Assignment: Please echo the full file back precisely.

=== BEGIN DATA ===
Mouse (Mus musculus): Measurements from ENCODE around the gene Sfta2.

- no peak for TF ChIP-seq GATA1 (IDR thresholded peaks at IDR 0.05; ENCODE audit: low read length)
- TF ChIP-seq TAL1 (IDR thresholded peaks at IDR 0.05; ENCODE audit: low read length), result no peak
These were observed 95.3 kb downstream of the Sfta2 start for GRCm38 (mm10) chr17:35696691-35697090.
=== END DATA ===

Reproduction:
Mouse (Mus musculus): Measurements from ENCODE around the gene Sfta2.

- no peak for TF ChIP-seq GATA1 (IDR thresholded peaks at IDR 0.05; ENCODE audit: low read length)
- TF ChIP-seq TAL1 (IDR thresholded peaks at IDR 0.05; ENCODE audit: low read length), result no peak
These were observed 95.3 kb downstream of the Sfta2 start for GRCm38 (mm10) chr17:35696691-35697090.